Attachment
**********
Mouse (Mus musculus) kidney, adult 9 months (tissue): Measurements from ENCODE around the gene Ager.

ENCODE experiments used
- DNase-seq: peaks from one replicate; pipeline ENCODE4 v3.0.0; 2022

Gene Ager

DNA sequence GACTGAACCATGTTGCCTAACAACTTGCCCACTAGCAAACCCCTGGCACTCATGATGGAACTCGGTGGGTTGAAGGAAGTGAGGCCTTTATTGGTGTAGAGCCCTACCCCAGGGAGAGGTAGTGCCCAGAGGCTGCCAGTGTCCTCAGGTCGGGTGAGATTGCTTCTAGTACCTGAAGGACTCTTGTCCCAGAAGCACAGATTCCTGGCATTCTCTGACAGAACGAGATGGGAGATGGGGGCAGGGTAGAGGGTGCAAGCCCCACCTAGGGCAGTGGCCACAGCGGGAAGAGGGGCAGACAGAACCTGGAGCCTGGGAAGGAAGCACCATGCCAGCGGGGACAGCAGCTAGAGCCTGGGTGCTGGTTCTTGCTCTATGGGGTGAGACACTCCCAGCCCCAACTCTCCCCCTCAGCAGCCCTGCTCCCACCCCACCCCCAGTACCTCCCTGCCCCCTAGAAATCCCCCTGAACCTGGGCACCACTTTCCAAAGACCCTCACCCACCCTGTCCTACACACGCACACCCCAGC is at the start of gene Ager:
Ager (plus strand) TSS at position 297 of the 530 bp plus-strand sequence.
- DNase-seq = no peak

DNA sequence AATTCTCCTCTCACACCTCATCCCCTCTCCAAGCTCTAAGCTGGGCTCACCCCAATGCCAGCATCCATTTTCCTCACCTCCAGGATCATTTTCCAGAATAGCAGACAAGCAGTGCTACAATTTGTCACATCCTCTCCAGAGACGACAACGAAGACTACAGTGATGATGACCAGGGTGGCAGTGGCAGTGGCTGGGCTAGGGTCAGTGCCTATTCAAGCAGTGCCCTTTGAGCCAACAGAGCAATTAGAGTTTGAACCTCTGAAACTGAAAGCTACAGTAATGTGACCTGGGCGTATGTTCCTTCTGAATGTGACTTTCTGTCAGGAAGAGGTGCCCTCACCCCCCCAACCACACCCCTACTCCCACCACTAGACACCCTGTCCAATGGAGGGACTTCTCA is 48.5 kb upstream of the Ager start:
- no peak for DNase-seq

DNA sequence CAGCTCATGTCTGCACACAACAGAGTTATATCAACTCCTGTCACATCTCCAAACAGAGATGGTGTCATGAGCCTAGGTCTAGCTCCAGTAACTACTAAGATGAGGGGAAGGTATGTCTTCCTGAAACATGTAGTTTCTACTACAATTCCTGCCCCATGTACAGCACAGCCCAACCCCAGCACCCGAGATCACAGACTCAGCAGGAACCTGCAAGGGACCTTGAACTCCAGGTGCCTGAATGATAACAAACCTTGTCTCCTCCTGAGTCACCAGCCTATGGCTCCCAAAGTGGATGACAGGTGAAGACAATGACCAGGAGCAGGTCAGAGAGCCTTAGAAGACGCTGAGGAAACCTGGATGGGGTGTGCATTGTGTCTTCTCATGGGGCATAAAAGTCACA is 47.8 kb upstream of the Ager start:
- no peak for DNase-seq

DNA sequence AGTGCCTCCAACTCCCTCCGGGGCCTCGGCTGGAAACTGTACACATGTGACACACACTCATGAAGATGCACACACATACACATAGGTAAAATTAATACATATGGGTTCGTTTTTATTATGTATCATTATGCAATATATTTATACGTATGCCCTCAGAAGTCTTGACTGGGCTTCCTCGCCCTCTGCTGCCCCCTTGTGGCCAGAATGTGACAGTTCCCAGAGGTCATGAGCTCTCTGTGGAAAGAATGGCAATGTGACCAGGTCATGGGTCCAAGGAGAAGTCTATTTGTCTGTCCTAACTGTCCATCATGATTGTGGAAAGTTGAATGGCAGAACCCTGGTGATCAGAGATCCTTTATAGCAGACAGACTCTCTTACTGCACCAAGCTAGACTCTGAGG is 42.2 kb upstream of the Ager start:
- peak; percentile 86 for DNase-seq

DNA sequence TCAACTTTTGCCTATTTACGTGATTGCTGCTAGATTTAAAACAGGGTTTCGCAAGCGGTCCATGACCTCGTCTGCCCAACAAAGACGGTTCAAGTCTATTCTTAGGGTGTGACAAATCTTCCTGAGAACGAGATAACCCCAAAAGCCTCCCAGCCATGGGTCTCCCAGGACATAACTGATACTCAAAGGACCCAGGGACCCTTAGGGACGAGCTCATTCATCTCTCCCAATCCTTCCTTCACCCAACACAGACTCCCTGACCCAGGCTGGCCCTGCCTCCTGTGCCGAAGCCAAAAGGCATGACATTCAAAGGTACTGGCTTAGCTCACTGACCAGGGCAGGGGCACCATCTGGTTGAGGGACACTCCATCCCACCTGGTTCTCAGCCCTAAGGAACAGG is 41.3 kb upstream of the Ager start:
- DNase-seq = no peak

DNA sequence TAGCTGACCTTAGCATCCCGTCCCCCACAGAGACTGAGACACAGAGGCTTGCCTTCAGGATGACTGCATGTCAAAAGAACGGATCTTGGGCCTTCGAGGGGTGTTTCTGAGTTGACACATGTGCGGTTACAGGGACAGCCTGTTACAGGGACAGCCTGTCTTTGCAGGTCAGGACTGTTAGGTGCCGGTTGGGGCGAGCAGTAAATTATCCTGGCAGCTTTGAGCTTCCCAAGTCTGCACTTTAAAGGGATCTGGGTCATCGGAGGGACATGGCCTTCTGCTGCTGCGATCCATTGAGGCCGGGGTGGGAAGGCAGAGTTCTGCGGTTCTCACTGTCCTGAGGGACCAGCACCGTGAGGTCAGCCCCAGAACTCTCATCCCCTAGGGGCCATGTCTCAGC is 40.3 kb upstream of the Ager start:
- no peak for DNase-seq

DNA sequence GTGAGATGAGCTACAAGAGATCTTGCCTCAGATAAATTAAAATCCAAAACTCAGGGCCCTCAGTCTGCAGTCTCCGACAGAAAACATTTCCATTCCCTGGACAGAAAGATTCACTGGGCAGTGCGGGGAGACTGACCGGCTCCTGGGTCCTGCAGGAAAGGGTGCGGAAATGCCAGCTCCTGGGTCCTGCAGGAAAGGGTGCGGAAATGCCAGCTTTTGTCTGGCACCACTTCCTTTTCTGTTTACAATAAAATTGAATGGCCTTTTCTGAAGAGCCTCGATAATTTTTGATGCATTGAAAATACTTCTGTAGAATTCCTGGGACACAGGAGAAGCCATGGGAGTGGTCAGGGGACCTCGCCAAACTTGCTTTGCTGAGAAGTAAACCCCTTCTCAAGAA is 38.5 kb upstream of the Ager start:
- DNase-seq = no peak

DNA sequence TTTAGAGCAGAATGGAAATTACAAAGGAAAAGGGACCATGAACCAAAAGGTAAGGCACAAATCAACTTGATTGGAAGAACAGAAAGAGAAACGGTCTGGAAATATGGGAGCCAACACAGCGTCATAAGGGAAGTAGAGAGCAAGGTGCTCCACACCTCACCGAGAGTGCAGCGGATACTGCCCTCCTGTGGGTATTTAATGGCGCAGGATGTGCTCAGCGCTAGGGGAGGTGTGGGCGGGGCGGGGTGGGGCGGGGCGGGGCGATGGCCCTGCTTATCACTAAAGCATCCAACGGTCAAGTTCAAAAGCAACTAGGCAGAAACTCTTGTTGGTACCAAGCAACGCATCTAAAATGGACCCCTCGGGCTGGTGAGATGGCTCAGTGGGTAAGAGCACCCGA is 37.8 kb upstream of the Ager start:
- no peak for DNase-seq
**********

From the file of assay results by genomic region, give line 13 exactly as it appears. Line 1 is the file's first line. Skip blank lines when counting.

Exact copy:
- peak; percentile 86 for DNase-seq